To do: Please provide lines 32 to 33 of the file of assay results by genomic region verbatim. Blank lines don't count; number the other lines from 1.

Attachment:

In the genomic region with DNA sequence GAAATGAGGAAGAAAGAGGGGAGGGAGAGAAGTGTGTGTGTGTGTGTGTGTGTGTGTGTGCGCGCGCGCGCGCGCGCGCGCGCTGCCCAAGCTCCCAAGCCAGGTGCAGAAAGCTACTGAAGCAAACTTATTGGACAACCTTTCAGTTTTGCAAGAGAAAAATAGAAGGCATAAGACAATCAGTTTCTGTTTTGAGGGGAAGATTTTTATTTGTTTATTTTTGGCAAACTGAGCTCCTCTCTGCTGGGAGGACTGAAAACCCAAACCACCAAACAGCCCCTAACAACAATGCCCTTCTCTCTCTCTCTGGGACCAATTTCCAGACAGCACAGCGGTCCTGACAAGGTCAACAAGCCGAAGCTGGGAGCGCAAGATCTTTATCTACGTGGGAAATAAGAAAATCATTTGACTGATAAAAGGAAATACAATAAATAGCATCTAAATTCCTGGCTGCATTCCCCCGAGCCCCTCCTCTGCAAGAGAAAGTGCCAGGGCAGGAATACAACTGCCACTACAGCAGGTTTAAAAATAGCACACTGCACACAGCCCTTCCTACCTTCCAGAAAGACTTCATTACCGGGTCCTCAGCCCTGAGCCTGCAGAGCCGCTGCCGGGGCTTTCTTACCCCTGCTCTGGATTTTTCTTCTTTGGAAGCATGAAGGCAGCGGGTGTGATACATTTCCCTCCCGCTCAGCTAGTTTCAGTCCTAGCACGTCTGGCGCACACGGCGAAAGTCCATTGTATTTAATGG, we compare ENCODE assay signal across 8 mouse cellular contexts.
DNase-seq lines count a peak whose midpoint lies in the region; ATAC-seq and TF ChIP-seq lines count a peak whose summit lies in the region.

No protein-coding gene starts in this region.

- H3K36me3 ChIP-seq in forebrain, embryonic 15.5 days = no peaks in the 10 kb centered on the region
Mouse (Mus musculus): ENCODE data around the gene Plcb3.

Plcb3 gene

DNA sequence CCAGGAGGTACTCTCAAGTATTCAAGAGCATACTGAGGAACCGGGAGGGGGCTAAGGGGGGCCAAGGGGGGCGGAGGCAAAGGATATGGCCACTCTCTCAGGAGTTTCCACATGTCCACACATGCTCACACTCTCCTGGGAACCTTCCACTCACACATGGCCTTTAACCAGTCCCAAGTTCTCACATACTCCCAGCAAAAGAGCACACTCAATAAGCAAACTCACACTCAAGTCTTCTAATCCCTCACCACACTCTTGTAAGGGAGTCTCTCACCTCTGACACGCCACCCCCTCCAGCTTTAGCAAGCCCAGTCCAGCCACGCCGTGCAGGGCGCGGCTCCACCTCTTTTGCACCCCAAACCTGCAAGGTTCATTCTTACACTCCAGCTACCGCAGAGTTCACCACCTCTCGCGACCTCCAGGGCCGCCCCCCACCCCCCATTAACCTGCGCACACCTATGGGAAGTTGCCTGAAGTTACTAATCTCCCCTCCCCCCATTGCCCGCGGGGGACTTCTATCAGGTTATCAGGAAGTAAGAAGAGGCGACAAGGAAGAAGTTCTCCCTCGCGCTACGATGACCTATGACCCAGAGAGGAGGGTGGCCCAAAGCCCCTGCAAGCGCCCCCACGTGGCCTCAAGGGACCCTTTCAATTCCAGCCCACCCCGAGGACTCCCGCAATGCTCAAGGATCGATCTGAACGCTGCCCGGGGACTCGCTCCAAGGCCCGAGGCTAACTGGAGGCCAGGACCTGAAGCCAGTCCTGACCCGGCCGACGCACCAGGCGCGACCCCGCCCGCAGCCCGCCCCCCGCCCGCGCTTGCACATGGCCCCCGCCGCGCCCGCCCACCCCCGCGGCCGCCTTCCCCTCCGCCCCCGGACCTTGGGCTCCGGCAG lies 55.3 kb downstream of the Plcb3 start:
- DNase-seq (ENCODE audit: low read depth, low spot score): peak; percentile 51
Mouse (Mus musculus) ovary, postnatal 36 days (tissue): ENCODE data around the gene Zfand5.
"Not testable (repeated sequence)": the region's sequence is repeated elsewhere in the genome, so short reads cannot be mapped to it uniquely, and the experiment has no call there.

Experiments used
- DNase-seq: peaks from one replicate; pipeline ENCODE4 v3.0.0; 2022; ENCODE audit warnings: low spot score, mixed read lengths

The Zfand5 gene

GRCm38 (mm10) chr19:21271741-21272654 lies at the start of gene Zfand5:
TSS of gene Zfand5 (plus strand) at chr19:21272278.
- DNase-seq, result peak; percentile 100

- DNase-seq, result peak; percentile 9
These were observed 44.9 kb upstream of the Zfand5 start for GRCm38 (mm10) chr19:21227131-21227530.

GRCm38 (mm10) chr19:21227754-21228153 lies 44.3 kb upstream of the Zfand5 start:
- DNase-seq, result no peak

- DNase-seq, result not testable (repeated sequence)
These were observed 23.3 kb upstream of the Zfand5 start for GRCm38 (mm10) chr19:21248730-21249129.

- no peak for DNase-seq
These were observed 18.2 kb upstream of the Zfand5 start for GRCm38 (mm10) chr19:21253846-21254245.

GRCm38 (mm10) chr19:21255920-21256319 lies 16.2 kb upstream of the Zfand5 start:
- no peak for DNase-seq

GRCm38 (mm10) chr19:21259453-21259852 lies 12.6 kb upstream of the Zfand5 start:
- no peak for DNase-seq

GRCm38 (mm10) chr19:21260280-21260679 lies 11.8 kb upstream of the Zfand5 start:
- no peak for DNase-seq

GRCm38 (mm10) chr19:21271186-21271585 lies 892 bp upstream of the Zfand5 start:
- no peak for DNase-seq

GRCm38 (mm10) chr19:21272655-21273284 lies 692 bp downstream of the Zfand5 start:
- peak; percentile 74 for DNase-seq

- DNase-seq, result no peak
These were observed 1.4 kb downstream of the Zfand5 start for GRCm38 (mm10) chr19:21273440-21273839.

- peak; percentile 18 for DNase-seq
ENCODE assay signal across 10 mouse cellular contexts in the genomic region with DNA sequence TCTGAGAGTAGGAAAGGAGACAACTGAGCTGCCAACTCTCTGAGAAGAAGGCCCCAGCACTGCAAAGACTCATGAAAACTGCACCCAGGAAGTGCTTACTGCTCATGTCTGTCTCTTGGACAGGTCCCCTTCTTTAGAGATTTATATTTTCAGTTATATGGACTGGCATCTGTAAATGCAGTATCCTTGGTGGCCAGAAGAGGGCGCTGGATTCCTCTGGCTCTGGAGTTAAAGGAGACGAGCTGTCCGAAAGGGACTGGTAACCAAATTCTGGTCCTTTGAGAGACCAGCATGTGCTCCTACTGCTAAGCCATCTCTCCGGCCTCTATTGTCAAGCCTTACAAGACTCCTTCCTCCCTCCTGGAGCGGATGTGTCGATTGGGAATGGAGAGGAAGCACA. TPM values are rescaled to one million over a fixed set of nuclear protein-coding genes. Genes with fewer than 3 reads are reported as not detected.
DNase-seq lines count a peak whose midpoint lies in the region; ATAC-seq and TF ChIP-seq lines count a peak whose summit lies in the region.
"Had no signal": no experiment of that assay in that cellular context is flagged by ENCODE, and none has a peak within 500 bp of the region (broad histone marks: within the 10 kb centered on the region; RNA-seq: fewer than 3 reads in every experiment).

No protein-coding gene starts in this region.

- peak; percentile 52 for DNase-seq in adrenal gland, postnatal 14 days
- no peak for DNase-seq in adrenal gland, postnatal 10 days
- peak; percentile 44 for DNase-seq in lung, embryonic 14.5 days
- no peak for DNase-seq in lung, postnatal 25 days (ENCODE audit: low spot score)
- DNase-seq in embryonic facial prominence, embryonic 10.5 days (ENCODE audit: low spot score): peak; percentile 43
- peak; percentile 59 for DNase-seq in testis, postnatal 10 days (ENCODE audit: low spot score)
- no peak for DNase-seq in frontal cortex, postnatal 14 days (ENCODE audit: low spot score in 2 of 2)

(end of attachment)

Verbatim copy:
- no peak for DNase-seq

GRCm38 (mm10) chr19:21272655-21273284 lies 692 bp downstream of the Zfand5 start: